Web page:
Local heroes

The two donors of East Riddlesden Hall

After years of neglect this historic building was sadly being prepared for demolition, a decision that would have a devastating effect on over a thousand years of history. Two local brothers with a passion for the Hall stepped in to save the property and donated it to the National Trust to be conserved and looked after for ever.

In 1913 the estate was in disrepair and in the process of being sold.  The trustees of the owner (the late Colonel Bence) sold a number of internal fittings including fireplaces, panelling and plaster ceilings.  There was speculation at the time that the hall would be taken down stone by stone and reconstructed in America.

The property fell into disrepair, and in 1905 all but the facade of the Starkie wing was demolished
External photo of manor house in a very bad state of repair
The property fell into disrepair, and in 1905 all but the facade of the Starkie wing was demolished

The mayor of Keighley, William Brigg, and his twin brother John saw the importance of the property and paid £2000 to buy back the sold fittings.  They reserved their right of removal, hoping that public funding could be raised to retain them.  The plan was unsucessful, and in 1914 and 1921 much of the estate including land, canal wharves and cottages were sadly sold.

The Brigg brothers knew the importance of the property and fought to save it from demolition
Photo taken through the front gates with the driveway, pond and house in the distance
The Brigg brothers knew the importance of the property and fought to save it from demolition

The fate of the hall was discussed again in 1924 with possible acquisition for the public by the Borough Council.  A few years later Keighley Corporation showed some interest but eventually the estate was sold in 1933 to Harry Emmott from Keighley. He planned to demolish and re-erect the Hall elsewhere in Yorkshire, or to incorporate the stone into other buildings.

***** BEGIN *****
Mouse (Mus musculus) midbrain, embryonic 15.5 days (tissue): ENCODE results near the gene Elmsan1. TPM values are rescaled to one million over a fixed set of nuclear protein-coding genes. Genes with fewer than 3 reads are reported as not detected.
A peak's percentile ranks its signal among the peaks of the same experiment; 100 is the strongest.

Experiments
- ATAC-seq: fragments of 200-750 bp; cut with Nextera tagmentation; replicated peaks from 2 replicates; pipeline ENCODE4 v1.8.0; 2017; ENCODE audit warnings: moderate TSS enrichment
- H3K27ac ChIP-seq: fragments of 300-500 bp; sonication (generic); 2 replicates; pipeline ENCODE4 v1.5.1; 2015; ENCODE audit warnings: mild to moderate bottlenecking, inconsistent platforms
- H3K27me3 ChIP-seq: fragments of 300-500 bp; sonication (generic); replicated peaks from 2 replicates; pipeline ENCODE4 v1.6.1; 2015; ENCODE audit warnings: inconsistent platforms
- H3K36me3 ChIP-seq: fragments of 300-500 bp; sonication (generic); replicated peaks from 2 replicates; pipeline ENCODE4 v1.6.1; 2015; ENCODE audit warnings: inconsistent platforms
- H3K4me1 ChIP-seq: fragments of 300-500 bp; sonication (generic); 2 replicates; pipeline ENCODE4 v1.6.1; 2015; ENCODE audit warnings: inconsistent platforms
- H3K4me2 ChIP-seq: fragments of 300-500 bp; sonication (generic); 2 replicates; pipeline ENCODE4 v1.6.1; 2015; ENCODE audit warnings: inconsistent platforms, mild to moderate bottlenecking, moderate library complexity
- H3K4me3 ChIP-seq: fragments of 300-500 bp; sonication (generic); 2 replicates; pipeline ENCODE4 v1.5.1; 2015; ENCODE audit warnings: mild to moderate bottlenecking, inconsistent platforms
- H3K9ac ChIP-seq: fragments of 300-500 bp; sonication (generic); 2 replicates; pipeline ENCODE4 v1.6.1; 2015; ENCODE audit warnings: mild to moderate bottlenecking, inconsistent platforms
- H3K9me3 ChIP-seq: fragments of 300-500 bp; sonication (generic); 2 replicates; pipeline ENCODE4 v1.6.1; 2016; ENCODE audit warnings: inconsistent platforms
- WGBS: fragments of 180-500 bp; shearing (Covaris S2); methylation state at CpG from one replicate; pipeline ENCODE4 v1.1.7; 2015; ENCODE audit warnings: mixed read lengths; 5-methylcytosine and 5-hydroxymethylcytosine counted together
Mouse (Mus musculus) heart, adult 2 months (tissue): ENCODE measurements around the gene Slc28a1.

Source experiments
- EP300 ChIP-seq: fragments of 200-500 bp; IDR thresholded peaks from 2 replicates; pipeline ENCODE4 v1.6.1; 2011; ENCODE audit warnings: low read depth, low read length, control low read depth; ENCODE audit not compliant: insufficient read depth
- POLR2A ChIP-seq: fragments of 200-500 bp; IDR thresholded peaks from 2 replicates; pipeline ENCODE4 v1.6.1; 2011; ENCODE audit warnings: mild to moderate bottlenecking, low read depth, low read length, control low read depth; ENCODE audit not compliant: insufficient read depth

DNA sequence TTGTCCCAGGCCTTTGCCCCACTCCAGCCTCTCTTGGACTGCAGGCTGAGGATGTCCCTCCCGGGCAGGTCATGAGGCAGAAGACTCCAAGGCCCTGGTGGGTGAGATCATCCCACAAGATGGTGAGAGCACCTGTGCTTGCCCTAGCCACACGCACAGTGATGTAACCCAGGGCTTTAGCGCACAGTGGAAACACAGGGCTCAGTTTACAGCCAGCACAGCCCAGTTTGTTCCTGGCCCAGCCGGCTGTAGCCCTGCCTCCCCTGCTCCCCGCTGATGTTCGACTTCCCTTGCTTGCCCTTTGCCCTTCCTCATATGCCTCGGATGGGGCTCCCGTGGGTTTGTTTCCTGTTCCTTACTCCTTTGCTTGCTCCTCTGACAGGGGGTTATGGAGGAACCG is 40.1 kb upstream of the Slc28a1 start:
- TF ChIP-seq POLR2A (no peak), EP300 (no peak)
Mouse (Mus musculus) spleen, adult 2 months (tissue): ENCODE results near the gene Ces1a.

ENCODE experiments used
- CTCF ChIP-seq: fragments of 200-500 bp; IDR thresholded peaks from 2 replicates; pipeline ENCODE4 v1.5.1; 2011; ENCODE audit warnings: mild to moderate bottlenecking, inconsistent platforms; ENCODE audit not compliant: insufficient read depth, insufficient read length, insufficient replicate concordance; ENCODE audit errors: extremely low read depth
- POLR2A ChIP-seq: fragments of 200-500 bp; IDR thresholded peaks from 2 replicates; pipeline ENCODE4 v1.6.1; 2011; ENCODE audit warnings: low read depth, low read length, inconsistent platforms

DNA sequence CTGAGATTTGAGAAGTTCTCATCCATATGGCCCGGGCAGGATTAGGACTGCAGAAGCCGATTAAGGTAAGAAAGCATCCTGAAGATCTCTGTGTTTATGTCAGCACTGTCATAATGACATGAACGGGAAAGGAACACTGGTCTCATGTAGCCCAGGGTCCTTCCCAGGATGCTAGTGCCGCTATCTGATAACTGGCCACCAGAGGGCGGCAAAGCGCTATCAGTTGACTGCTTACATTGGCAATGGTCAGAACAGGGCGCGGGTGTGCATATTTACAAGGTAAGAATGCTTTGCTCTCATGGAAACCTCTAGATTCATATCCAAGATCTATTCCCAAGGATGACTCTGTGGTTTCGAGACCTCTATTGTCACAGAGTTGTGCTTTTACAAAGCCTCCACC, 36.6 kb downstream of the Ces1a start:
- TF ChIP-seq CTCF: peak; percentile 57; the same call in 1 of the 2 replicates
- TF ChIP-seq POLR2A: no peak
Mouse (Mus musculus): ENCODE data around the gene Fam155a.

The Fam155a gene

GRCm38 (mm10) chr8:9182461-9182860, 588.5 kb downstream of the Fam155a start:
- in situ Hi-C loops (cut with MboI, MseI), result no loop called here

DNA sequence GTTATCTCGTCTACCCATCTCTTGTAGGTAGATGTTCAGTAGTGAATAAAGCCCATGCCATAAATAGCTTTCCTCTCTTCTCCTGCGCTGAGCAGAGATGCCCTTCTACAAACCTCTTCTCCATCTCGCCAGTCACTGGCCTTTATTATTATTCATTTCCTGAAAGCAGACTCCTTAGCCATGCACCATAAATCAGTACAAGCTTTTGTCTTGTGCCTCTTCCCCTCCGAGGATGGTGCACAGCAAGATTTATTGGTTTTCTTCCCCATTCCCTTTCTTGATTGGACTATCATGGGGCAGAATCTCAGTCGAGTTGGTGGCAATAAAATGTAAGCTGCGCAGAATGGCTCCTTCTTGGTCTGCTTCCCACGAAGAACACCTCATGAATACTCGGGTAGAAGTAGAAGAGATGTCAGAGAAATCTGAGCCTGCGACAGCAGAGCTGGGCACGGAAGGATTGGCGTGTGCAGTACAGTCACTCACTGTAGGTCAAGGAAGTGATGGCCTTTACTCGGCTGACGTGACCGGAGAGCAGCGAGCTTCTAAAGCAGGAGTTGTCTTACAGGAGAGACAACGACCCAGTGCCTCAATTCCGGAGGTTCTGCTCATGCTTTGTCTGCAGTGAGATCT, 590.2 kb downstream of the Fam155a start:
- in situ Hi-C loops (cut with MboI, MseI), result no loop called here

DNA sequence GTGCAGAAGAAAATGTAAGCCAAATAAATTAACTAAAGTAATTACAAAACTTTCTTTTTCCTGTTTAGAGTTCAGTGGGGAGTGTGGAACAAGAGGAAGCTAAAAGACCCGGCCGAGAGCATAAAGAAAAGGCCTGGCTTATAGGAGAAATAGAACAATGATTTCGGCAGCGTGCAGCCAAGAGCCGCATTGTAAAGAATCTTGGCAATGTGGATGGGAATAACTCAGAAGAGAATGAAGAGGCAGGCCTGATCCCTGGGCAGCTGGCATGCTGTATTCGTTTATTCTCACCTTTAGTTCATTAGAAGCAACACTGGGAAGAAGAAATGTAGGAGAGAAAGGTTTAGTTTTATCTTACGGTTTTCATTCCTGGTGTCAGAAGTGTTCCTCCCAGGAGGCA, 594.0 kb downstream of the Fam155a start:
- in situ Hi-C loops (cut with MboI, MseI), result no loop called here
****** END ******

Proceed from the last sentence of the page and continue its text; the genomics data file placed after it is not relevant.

The plans of the estate prepared for auction. Lot 19 is now looked after by the National Trust
An historic map from the 1930s showing the estate divided by lots for auction
The plans of the estate prepared for auction. Lot 19 is now looked after by the National Trust

Saddened by the news, the Brigg brothers stepped in again by purchasing the Hall and 12 acres of land for several thousand pounds.  Emmott retained the rest for building, and today the Hall is surrounded by 1930's residential housing estates.

The Brigg brothers handing over the Hall deeds to the Marquess of Zetland, chairman of the National Trust in front of the Hall entrance porch, 1934
The Brigg brothers handing over the Hall deeds to the Marquess of Zetland, chairman of the National Trust in front of the Hall entrance porch, 1934
The Brigg brothers handing over the Hall deeds to the Marquess of Zetland, chairman of the National Trust in front of the Hall entrance porch, 1934

In 1934, the two brothers donated the Hall to the National Trust with the understanding that it would be looked after for ever and that the land surrounding it would be used for recreation by the local communities.